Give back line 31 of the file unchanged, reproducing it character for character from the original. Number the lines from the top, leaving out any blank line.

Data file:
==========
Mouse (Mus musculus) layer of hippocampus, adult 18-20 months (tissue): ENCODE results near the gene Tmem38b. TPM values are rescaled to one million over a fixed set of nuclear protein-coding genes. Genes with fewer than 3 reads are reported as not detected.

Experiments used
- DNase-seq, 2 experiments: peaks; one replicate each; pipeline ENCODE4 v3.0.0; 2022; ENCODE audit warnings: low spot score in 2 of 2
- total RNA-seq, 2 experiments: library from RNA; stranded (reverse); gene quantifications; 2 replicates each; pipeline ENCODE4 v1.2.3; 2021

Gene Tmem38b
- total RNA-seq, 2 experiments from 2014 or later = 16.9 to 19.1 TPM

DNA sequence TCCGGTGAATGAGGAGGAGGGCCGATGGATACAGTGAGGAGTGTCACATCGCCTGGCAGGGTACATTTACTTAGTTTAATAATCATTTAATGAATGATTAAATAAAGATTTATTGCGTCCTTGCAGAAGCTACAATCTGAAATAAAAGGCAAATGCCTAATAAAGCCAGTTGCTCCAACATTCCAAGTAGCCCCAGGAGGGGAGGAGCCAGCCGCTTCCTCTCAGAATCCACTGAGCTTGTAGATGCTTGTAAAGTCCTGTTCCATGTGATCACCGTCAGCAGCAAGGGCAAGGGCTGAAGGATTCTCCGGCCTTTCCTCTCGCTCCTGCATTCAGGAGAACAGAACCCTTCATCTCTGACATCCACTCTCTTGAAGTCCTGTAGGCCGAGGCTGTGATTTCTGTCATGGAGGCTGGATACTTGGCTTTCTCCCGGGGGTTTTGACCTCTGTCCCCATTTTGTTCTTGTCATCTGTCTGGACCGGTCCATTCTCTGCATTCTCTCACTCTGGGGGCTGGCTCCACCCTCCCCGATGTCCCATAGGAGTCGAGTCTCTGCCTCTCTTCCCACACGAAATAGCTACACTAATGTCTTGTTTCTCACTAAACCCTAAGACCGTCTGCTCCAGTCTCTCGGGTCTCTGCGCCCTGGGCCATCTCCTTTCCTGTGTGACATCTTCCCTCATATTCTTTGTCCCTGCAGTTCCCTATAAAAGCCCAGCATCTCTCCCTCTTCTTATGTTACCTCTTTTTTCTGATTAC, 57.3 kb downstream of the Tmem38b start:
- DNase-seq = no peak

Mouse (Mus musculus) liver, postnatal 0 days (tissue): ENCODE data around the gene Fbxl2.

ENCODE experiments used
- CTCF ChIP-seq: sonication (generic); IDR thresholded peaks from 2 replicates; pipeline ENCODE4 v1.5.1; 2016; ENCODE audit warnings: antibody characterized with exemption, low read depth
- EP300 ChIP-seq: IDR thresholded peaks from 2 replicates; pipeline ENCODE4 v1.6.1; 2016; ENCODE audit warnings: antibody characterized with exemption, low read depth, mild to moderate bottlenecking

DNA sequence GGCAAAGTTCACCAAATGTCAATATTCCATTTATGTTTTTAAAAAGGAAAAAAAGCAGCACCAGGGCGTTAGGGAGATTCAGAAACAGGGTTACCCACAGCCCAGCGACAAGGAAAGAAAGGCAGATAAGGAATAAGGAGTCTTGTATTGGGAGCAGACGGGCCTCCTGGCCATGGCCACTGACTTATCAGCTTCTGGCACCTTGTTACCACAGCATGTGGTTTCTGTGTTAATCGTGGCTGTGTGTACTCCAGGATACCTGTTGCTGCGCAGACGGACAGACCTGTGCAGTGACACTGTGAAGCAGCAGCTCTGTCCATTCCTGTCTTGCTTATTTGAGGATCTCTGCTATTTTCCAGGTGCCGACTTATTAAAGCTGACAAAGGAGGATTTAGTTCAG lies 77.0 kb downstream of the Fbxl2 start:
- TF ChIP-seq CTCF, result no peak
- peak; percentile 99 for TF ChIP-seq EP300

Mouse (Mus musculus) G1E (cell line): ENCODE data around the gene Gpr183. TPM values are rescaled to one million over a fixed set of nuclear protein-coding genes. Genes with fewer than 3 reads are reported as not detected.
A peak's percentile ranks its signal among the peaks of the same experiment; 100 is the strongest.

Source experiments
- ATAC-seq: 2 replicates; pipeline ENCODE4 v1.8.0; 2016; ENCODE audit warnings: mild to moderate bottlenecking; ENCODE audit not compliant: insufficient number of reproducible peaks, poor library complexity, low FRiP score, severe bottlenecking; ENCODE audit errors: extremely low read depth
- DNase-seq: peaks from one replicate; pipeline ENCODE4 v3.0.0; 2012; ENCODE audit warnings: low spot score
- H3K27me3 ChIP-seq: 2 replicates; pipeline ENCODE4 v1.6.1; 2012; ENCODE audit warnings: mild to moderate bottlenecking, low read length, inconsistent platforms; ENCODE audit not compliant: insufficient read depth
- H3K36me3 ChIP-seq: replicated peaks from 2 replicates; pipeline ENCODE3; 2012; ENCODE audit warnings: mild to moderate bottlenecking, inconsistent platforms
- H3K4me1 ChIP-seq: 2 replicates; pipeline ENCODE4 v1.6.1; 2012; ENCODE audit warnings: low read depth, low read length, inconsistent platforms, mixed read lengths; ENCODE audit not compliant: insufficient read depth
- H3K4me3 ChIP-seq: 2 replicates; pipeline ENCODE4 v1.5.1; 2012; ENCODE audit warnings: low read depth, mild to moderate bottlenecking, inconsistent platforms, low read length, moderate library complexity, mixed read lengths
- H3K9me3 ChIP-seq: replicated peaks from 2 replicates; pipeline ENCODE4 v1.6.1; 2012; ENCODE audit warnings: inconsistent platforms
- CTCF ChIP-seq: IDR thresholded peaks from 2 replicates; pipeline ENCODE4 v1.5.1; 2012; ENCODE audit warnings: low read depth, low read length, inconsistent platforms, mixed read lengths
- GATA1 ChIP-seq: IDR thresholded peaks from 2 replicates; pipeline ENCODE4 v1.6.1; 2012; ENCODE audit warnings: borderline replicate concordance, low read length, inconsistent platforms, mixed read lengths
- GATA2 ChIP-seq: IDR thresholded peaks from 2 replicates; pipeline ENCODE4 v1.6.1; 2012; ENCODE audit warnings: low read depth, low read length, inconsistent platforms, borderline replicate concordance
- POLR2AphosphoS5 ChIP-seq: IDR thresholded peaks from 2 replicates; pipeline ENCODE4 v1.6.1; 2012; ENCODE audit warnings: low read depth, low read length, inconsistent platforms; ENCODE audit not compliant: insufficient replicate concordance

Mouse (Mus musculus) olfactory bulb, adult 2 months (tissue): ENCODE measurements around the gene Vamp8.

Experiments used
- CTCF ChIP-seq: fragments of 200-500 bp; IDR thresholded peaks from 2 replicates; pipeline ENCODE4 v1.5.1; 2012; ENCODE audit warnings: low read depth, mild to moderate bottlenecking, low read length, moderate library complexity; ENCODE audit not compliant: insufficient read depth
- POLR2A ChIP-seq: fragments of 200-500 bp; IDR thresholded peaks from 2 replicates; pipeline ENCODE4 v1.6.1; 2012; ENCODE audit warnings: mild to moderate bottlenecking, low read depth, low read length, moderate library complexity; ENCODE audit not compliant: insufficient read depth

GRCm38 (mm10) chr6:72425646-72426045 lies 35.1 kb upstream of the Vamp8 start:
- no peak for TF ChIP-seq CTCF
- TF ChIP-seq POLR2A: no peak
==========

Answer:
Experiments used